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Posted on Tue, Aug 13, 2013 : 5:58 a.m.

C.S. Mott Children's Hospital to publish pediatric heart surgery outcomes online

By Amy Biolchini


Tabitha Rainey, 24, of Lexington, Ky., stands over her 4-month-old son Waylon as he lies in a hospital bed at C.S. Mott Children's Hospital on Thursday, Feb. 14, 2013. Waylon, who underwent surgery for congenital heart disease, was transferred from Kentucky Children's Hospital after it discontinued its pediatric heart surgery program.

Melanie Maxwell |

Officials at C.S. Mott Children's Hospital in Ann Arbor are working to publish survival rates for pediatric heart surgeries conducted by its surgeons online.

The move comes in the wake of a CNN investigation into the deaths of infants that had received heart surgeries at Kentucky Children's Hospital in Lexington, Ky.

The Kentucky hospital came under fire in early August as it initially declined to release mortality rates for pediatric patients that had received heart surgery. The pediatric heart surgery program at Kentucky Children’s Hospital had been suspended in October, according to a CNN report.


Tabitha Rainey shows her son Waylon's scars Feb. 14, 2013 from a January surgery at Mott Hospital. Waylon suffers from congenital heart disease and will most likely have to have a heart transplant before he is 18.

Melanie Maxwell I

Among the patients displaced by the abrupt closure of the program was 4-month-old Waylon Rainey, who was transferred to C.S. Mott Children’s Hospital for surgery.

The University of Michigan Health System states the impending release of its data to its website was not prompted by the scrutiny placed on the pediatric surgery program at the Kentucky hospital.

“This is an initiative we began last year as a part of our ongoing efforts to strengthen relationships with physicians who refer patients to us and as part of our ongoing effort to be transparent,” according to a statement from UMHS.

The health system is anticipating that it will publish figures from 2007 to 2012. UMHS is actively working to put the information online, but does not have a date when the information will go live, officials said.

Though UMHS has previously published the outcomes for its pediatric patients who have undergone heart surgeries in documents kept on record within UMHS, it has not yet posted them online on its Quality and Safety website. The most recent report UMHS was able to provide was of 2011 data.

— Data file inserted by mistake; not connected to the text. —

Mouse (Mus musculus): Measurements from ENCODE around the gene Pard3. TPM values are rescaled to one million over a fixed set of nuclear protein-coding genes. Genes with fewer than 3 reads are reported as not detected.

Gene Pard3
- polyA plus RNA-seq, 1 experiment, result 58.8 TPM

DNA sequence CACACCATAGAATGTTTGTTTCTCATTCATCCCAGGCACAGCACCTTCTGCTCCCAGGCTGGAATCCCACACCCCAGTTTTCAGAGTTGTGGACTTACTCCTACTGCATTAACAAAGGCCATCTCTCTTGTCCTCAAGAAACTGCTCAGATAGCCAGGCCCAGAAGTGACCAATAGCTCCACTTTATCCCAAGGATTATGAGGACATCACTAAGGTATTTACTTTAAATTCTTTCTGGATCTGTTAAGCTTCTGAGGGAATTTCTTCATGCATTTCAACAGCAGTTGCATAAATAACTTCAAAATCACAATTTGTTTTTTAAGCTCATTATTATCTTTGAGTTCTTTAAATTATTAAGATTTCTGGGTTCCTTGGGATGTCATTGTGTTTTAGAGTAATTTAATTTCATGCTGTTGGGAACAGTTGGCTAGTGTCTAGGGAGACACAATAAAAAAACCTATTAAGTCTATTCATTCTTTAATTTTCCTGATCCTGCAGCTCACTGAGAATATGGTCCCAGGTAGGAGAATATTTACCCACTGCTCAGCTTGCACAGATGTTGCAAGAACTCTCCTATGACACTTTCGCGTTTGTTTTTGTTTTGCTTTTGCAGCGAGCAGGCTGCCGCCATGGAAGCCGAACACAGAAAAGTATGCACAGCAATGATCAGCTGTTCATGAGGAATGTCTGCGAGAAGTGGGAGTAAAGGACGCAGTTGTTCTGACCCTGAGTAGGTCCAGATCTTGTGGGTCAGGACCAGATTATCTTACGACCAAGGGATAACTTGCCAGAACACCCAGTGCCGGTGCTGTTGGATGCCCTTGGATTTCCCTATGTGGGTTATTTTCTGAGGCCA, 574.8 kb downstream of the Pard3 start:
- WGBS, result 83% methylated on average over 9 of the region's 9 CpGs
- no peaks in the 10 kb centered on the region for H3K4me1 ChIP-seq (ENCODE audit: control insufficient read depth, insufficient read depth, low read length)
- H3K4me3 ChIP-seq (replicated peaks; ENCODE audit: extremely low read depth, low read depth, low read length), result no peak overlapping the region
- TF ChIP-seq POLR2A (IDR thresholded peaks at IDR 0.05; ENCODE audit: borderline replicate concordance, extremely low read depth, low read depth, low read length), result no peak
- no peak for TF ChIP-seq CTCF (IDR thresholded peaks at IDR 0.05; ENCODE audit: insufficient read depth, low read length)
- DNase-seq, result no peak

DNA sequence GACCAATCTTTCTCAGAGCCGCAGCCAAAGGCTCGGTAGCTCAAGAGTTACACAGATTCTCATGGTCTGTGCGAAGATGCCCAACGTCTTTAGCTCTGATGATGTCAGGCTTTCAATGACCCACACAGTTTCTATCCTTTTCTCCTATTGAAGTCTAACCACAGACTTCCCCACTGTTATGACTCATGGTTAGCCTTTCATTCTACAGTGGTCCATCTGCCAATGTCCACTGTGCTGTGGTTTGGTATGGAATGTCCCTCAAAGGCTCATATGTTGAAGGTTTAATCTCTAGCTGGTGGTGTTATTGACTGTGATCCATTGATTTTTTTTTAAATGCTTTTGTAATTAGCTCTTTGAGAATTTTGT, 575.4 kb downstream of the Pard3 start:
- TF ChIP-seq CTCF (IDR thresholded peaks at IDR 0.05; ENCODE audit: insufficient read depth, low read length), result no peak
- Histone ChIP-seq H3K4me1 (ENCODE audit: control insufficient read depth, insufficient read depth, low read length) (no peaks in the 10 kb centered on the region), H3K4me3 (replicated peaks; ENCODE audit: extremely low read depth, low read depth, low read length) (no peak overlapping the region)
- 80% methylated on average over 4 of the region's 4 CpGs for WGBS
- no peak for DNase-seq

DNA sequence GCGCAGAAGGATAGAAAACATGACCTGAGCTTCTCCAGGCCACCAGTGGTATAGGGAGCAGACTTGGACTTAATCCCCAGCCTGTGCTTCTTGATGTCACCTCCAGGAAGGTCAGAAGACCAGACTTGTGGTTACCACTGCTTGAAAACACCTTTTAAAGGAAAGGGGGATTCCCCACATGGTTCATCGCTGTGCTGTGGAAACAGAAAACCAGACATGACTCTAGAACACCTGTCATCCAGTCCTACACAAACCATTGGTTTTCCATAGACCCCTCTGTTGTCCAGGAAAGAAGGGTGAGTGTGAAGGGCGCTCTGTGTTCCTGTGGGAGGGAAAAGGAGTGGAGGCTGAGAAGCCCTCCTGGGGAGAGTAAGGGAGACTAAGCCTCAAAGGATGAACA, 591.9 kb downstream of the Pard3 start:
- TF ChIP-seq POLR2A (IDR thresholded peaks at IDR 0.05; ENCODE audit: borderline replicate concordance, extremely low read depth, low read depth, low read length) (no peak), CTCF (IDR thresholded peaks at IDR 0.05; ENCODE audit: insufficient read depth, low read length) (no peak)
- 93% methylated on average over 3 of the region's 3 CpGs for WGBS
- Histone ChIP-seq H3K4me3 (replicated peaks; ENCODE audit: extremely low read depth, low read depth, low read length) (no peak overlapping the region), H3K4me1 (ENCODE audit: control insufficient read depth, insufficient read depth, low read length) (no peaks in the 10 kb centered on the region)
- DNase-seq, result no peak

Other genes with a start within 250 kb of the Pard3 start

Outcomes for adult and pediatric patients that undergo a number of other procedures at UMHS are publicly available on the site. For pediatric patients, UMHS has published data on outcomes for children in intensive care units, those with lung conditions, transplant recipients and trauma patients.

A total of 801 children underwent heart surgery at Mott in 2011, compared with 927 in 2010 and 859 in 2009.

Mortality rates for pediatric heart surgery procedures in 2011 range from 0 percent to 15 percent, depending on the procedure.

Friday, Kentucky Children’s Hospital released data indicating the overall mortality rate in its pediatric heart surgery program ranged from 4.5 percent to 7.1 percent from 2008 to 2012, CNN reported.


Survival rates of pediatric patients that had undergone heart surgery at C.S. Mott Children's Hospital from 2008 to 2011.

Courtesy of UMHS

Amy Biolchini covers Washtenaw County, health and environmental issues for Reach her at (734) 623-2552, or on Twitter.



Tue, Aug 13, 2013 : 5:05 p.m.

We need openness with regards to Quality Statistics and Costs. Any customer should be able to simply and easily find out how much a procedure will cost.


Tue, Aug 13, 2013 : 12:26 p.m.

Thanks for the 'CNN investigation' link, which helps answer a lot of questions.


Tue, Aug 13, 2013 : 12:23 p.m.

Recently I read, Unaccountable What Hospitals Won't Tell You and How Transparency Can Revolutionize Heath Care by Dr. Martin Makary. (Surgeon at Johns Hopkins Hospital) A fascinating book calling for more transparency by both hospitals and physicians. "Political partisans can debate the role of government in fixing health care, but for either public or private approaches to work, transparency is the crucial prerequisite. And openness and accountability are values that Americans across the political spectrum agree on. The reforms advocated in this book are neither conservative nor liberal. To make transparency effective, government, insurance companies, hospitals, and doctors' groups must play a role in making fair and accurate reports available to the public. Add by doing so, it will unleash the power of the free market to create positive change. When hospitals have to compete on a level playing field, all of them will be forced to improve how they serve their patients." Patients and their families should be able to go online and enter their medical condition or proposed operation and review the hospital wide complication rate for that treatment or procedure. I am happy to see U of M Hospitals taking this step for Pediatric Heart Surgery.


Tue, Aug 13, 2013 : 10:35 a.m.

The federal government has required hospitals to publish data on transplant surgeries for a number of years. The feds have worked extensively to "normalize" the data to compensate for such things as patient selection (does the transplant program only take the patients with the lowest risk). Thus, it is always good for a hospital to offer patients more information but it is difficult to compare hospitals' data because it can be affected by many factors and in some cases can be manipulated to make one program look better than their competitors. So it is a good sign when a hospital is willing to publish their data but be careful not to think a few percentage points difference makes one hospital better than another.